Marriage

In September 1921, Rhinelander began a romance with Alice Beatrice Jones (July 19, 1899/1900 – September 13, 1989),the daughter of a working class family. The two met while Rhinelander was attending the Orchard School in Stamford, Connecticut, an inpatient clinic where he was seeking treatment to help him overcome extreme shyness and to cure his stuttering.Jones was a few years older than Rhinelander and the daughter of English immigrants; her mother was white and her father was of mixed race (then termed “mulatto”). It was reported that, during their three-year relationship, Jones’ father, George, attempted to dissuade the couple from continuing their romance. George Jones reportedly tried appealing to Rhinelander that his family would never accept his daughter due to their differences in class.However, Alice Jones would eventually file court papers, denying that her father ever made this move. In February 1922, Rhinelander’s father, Philip, attempted to end the relationship by sending his son away on to Bermuda on a chaperoned excursion that would separate the couple for two years, as he traveled to Washington D.C., Havana, Panama and California. In October 1922, Philip Rhinelander placed his son in an Arizona private school. However, the couple kept in contact through letters, as evidenced by letters produced at the trial, and when Leonard Rhinelander turned 21 years old, he returned to New York. On October 14, 1924, he married Jones in a civil ceremony at New Rochelle’s city hall. The marriage certificate listed both the groom and the bride as “white.” Once Jones’ ethnicity came into question, the fact that her marriage license identified her as “white” was reported, implying that she had sought to hide her mixed racial ancestry. During the trial, Jones’ attorney asked Leonard Rhinelander whether the city hall clerk who had filled out their marriage license had asked either of them whether they were white or “colored.” Rhinelander said the clerk had not.

The newlyweds rented an apartment in New Rochelle, ordered furniture and moved in with Jones’ parents in Pelham Manor while setting up their household. Rhinelander did not tell his family of the marriage, but continued to stay in Manhattan and work at Rhinelander Real Estate Company during the week.

Although the couple attempted to keep their marriage secret (Jones’ sister Grace claimed the couple even paid reporters not to announce their marriage), the press soon announced the news of the marriage. Because of the Rhinelanders’ fortune and social standing, New Rochelle reporters were eager to learn about Jones’ background and began investigating. Reporters discovered that Jones was the daughter of English immigrants and her father, George, was a “colored man.” The Rhinelanders got wind that reporters had discovered Jones’ heritage and attempted to keep the information out of the papers. According to one article printed in the New York Daily Mirror, the Rhinelanders sent an “agent” to warn the editor of the New Rochelle Standard Star that if the story was printed, there would be “dire punishment.” The editor ignored the threat and on November 13, 1924, the New Rochelle Standard Star printed the story with the headline, “Rhinelander’s Son Marries Daughter of Colored Man.”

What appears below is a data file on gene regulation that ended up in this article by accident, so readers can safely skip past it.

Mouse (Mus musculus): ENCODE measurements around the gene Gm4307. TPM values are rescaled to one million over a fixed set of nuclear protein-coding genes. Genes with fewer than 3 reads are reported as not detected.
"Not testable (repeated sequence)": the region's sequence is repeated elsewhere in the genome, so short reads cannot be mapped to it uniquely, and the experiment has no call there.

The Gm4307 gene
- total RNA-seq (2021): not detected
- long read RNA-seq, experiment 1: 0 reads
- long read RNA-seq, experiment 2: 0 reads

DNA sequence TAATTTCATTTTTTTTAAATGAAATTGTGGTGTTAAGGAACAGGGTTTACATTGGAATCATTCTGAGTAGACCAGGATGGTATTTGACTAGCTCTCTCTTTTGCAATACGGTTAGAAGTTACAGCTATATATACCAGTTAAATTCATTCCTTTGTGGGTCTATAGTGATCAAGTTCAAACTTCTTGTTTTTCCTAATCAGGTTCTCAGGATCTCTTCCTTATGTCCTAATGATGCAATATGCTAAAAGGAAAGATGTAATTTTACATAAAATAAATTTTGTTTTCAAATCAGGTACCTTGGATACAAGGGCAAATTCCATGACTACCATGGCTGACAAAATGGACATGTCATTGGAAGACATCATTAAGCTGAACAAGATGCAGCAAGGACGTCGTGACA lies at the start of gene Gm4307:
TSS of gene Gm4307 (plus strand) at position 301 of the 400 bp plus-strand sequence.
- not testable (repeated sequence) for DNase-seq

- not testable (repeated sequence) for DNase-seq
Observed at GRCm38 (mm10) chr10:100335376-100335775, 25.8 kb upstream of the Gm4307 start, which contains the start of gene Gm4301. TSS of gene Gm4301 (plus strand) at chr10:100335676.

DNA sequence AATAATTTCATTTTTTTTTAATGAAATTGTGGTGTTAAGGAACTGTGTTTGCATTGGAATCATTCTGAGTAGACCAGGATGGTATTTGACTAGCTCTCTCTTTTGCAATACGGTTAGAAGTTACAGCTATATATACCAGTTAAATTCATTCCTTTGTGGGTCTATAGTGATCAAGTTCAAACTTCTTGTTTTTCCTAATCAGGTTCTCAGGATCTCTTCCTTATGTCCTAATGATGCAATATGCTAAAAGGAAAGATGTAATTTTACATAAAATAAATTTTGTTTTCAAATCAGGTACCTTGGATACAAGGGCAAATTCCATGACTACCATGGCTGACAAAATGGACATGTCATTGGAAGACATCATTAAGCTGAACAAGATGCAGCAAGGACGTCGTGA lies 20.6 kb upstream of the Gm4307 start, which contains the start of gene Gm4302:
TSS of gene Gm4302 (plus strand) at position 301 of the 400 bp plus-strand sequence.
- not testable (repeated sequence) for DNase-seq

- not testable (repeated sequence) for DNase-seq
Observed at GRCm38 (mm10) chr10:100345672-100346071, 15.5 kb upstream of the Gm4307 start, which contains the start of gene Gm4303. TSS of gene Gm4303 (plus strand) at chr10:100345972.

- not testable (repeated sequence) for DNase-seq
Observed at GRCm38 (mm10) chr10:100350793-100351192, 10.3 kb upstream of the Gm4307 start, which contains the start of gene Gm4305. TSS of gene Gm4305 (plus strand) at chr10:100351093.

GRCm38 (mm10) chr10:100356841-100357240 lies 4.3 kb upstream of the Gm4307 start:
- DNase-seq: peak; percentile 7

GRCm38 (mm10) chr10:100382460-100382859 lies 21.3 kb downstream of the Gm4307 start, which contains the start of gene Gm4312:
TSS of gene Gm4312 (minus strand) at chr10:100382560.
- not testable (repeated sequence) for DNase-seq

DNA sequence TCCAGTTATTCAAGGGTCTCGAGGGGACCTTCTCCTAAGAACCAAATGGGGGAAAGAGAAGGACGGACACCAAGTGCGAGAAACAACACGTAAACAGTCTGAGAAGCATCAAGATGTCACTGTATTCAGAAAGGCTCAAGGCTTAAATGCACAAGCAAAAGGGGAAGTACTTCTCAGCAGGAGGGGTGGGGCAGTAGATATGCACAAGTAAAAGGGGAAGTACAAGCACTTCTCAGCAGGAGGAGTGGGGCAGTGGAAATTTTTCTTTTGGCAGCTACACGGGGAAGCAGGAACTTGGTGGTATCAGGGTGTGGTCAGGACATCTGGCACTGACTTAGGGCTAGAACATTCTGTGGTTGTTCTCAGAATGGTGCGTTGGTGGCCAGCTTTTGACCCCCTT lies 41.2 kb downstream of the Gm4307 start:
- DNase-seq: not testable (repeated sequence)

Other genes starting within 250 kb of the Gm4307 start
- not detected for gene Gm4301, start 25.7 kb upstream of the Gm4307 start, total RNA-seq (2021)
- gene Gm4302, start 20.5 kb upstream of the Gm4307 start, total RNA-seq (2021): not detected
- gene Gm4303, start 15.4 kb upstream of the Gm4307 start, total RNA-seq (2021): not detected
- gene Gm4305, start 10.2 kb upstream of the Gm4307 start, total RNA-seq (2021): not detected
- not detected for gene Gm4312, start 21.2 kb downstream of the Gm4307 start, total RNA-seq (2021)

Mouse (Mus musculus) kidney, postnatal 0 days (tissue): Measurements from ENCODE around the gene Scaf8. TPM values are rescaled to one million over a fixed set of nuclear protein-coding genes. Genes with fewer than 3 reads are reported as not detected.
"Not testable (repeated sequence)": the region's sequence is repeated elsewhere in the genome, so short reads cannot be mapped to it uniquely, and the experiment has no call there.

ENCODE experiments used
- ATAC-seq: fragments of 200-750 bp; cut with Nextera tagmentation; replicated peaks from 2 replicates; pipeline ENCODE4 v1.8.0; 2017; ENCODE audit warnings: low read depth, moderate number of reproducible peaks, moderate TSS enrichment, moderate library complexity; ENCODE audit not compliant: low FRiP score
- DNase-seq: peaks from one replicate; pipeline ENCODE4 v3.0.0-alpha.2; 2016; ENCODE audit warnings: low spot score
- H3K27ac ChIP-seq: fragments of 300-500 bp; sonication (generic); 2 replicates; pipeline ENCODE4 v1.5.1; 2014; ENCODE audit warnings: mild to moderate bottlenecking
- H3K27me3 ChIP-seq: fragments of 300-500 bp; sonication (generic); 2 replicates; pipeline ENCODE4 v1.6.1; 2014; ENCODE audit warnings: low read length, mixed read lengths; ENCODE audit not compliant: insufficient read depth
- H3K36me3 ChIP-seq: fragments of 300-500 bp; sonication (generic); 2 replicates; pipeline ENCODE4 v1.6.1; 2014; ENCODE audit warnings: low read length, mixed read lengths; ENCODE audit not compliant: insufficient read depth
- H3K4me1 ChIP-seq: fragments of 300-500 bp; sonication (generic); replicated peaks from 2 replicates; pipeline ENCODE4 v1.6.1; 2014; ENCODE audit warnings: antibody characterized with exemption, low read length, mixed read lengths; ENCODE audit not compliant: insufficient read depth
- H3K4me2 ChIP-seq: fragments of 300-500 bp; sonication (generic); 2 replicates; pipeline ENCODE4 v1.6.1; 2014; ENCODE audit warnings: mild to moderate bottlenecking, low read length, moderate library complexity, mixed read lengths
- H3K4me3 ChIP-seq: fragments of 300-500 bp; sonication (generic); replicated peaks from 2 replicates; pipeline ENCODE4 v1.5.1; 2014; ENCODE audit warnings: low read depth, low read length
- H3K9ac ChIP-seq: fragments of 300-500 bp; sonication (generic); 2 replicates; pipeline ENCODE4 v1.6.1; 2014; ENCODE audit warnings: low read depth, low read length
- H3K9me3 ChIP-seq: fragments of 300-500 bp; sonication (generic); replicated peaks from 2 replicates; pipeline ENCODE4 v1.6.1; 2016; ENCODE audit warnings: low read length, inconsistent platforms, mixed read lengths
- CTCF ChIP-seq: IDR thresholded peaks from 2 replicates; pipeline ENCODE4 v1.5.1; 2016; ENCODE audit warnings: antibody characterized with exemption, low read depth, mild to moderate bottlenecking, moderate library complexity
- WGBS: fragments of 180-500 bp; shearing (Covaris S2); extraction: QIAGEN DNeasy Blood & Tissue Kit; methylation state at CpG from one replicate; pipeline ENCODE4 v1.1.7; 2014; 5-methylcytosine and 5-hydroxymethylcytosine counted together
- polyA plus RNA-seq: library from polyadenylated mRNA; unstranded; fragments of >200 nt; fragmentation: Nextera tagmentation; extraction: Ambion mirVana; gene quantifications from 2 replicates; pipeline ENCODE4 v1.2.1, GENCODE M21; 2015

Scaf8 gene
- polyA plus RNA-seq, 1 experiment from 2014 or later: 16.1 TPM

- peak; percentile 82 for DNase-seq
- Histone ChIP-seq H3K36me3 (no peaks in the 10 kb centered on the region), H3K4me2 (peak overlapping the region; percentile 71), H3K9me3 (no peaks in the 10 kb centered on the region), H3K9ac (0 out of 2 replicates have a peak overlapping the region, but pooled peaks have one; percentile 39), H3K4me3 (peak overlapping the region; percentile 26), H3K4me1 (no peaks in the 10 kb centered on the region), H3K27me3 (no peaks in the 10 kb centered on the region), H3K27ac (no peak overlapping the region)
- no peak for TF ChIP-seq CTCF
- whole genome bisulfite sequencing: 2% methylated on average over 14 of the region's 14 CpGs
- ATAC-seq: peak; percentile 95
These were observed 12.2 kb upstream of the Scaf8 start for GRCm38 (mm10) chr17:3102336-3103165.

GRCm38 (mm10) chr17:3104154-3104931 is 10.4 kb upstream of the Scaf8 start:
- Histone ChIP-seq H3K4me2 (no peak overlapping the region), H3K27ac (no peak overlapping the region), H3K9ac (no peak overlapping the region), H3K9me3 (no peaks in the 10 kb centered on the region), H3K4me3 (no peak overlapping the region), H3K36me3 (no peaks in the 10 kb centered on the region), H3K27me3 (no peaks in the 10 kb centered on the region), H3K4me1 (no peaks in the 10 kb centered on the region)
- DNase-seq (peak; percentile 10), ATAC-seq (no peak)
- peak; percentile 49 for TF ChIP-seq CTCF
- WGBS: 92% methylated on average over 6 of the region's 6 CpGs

The New York Evening Post picked up the story but was hesitant to identify Jones’ father as black. They instead referred to George Jones as being “West Indian”. Other papers picked up the story but most were also careful to omit the racial angle, choosing instead of focus on the differences in Rhinelander and Jones’ social class (in varying papers, Jones was identified as a nanny, nurse or laundress). Other media accounts referred to the jobs of Jones’ family, her father was variously identified as a cab driver or stagecoach driver and her uncle a butler, which at the time were understood to be positions held mainly by black people.The Hearst-owned tabloid New York Daily Mirror however ran a front-page banner headline: “RHINELANDER WEDS NEGRESS/Society dumbfounded.” Most larger city papers were wary of printing such a scandalous story due to the Rhinelanders’ wealth and prominent social status.